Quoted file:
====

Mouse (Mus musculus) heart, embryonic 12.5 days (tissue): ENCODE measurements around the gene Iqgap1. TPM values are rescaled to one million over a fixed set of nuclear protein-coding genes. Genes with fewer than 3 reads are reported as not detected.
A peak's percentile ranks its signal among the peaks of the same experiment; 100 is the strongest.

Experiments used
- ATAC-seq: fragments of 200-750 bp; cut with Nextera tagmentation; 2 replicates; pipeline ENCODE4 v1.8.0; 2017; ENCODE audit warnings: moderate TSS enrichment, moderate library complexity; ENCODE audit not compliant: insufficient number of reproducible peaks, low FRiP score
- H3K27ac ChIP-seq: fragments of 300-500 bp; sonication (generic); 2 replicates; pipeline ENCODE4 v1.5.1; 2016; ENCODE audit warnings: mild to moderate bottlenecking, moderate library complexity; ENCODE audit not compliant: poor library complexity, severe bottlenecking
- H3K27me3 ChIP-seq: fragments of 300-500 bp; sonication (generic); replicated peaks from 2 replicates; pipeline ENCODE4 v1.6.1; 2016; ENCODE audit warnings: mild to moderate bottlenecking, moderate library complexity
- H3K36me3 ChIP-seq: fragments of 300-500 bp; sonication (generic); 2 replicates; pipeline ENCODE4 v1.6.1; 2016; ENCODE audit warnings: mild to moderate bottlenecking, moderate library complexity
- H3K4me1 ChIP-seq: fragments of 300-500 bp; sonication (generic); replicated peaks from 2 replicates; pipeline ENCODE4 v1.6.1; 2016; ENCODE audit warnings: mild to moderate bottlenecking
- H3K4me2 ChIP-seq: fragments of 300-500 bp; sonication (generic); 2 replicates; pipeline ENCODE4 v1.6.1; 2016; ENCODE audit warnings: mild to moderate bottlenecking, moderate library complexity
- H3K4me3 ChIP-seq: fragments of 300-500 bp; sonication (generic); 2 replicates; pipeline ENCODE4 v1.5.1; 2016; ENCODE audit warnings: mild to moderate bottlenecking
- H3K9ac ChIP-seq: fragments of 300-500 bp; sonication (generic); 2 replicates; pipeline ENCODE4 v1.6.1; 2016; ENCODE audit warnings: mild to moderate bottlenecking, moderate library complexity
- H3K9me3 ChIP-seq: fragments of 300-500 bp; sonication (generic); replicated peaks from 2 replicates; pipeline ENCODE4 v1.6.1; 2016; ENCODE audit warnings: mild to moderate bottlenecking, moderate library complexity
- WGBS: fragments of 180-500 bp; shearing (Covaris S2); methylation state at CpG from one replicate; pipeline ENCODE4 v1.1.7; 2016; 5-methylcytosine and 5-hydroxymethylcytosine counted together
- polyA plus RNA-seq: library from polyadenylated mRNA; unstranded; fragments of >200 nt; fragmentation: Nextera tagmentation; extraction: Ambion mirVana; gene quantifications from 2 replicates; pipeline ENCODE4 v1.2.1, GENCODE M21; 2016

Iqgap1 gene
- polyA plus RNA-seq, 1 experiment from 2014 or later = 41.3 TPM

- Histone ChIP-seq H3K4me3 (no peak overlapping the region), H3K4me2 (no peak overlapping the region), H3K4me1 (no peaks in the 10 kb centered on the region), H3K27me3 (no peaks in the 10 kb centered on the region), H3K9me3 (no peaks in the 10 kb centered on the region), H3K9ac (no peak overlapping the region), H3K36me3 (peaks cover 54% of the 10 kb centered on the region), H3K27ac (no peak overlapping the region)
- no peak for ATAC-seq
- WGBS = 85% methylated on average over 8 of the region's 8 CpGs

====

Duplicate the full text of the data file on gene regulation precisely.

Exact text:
Mouse (Mus musculus) heart, embryonic 12.5 days (tissue): ENCODE measurements around the gene Iqgap1. TPM values are rescaled to one million over a fixed set of nuclear protein-coding genes. Genes with fewer than 3 reads are reported as not detected.
A peak's percentile ranks its signal among the peaks of the same experiment; 100 is the strongest.

Experiments used
- ATAC-seq: fragments of 200-750 bp; cut with Nextera tagmentation; 2 replicates; pipeline ENCODE4 v1.8.0; 2017; ENCODE audit warnings: moderate TSS enrichment, moderate library complexity; ENCODE audit not compliant: insufficient number of reproducible peaks, low FRiP score
- H3K27ac ChIP-seq: fragments of 300-500 bp; sonication (generic); 2 replicates; pipeline ENCODE4 v1.5.1; 2016; ENCODE audit warnings: mild to moderate bottlenecking, moderate library complexity; ENCODE audit not compliant: poor library complexity, severe bottlenecking
- H3K27me3 ChIP-seq: fragments of 300-500 bp; sonication (generic); replicated peaks from 2 replicates; pipeline ENCODE4 v1.6.1; 2016; ENCODE audit warnings: mild to moderate bottlenecking, moderate library complexity
- H3K36me3 ChIP-seq: fragments of 300-500 bp; sonication (generic); 2 replicates; pipeline ENCODE4 v1.6.1; 2016; ENCODE audit warnings: mild to moderate bottlenecking, moderate library complexity
- H3K4me1 ChIP-seq: fragments of 300-500 bp; sonication (generic); replicated peaks from 2 replicates; pipeline ENCODE4 v1.6.1; 2016; ENCODE audit warnings: mild to moderate bottlenecking
- H3K4me2 ChIP-seq: fragments of 300-500 bp; sonication (generic); 2 replicates; pipeline ENCODE4 v1.6.1; 2016; ENCODE audit warnings: mild to moderate bottlenecking, moderate library complexity
- H3K4me3 ChIP-seq: fragments of 300-500 bp; sonication (generic); 2 replicates; pipeline ENCODE4 v1.5.1; 2016; ENCODE audit warnings: mild to moderate bottlenecking
- H3K9ac ChIP-seq: fragments of 300-500 bp; sonication (generic); 2 replicates; pipeline ENCODE4 v1.6.1; 2016; ENCODE audit warnings: mild to moderate bottlenecking, moderate library complexity
- H3K9me3 ChIP-seq: fragments of 300-500 bp; sonication (generic); replicated peaks from 2 replicates; pipeline ENCODE4 v1.6.1; 2016; ENCODE audit warnings: mild to moderate bottlenecking, moderate library complexity
- WGBS: fragments of 180-500 bp; shearing (Covaris S2); methylation state at CpG from one replicate; pipeline ENCODE4 v1.1.7; 2016; 5-methylcytosine and 5-hydroxymethylcytosine counted together
- polyA plus RNA-seq: library from polyadenylated mRNA; unstranded; fragments of >200 nt; fragmentation: Nextera tagmentation; extraction: Ambion mirVana; gene quantifications from 2 replicates; pipeline ENCODE4 v1.2.1, GENCODE M21; 2016

Iqgap1 gene
- polyA plus RNA-seq, 1 experiment from 2014 or later = 41.3 TPM

- Histone ChIP-seq H3K4me3 (no peak overlapping the region), H3K4me2 (no peak overlapping the region), H3K4me1 (no peaks in the 10 kb centered on the region), H3K27me3 (no peaks in the 10 kb centered on the region), H3K9me3 (no peaks in the 10 kb centered on the region), H3K9ac (no peak overlapping the region), H3K36me3 (peaks cover 54% of the 10 kb centered on the region), H3K27ac (no peak overlapping the region)
- no peak for ATAC-seq
- WGBS = 85% methylated on average over 8 of the region's 8 CpGs